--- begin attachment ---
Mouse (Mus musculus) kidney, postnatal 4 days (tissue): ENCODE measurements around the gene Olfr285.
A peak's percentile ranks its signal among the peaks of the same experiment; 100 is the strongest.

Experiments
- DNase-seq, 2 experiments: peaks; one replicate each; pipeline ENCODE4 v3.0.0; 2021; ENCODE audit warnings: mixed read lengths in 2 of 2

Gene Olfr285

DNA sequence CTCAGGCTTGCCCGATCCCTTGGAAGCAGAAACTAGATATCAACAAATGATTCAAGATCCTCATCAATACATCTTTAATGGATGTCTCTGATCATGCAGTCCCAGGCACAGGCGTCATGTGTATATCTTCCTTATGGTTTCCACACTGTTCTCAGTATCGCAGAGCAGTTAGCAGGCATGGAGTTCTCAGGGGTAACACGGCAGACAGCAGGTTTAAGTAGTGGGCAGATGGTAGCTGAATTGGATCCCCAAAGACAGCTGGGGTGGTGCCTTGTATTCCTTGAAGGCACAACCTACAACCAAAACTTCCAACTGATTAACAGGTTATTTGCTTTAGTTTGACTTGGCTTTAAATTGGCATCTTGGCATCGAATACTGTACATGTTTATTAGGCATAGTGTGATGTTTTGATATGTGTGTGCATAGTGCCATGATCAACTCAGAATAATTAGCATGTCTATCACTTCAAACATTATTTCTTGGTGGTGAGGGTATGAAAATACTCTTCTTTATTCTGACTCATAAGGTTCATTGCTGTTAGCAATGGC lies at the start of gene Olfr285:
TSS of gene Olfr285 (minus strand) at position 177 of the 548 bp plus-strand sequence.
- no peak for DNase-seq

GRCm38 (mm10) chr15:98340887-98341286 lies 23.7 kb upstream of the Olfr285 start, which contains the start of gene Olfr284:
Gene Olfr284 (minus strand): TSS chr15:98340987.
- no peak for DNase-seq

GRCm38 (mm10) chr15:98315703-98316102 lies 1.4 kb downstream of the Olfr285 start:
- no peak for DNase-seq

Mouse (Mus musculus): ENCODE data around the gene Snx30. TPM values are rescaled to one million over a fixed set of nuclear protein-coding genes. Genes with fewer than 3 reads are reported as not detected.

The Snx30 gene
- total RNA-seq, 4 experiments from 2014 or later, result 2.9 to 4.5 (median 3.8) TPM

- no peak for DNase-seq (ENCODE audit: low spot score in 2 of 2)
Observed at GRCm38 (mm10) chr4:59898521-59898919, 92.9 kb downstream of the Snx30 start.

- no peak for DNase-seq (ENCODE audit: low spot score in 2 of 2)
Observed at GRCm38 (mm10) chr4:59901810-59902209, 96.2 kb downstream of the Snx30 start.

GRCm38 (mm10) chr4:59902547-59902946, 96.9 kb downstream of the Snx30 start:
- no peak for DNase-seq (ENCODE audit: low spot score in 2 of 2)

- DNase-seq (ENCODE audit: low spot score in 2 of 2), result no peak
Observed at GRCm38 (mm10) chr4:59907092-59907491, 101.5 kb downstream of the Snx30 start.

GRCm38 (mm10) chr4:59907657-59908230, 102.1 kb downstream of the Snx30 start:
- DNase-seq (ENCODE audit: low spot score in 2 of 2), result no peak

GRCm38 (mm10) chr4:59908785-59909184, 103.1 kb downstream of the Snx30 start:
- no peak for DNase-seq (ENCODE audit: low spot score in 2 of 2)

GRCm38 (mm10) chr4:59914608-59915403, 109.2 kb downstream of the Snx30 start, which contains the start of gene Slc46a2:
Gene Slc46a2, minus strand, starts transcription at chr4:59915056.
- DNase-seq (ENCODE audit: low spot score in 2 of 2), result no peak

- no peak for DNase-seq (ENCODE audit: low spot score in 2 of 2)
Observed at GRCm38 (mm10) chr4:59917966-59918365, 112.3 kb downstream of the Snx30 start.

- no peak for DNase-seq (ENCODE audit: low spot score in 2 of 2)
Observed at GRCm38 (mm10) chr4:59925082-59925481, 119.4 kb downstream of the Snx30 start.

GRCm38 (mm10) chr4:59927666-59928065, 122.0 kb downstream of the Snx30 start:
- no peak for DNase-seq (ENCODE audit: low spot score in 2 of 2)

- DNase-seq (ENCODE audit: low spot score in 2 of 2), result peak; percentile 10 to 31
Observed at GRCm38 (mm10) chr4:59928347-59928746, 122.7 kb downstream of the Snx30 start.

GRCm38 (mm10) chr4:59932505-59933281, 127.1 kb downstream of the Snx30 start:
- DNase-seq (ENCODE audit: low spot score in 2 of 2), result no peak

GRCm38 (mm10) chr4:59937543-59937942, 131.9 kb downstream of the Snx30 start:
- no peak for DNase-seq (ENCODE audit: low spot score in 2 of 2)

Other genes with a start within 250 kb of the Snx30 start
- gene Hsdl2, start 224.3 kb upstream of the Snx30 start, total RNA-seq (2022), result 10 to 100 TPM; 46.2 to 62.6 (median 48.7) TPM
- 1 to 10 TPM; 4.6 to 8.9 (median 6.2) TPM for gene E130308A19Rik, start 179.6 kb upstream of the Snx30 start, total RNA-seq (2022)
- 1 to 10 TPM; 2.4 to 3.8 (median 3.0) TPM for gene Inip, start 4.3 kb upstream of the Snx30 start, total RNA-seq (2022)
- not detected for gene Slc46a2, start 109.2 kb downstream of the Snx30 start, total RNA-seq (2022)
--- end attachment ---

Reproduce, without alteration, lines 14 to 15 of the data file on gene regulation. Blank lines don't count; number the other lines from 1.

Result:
Mouse (Mus musculus): ENCODE data around the gene Snx30. TPM values are rescaled to one million over a fixed set of nuclear protein-coding genes. Genes with fewer than 3 reads are reported as not detected.

The Snx30 gene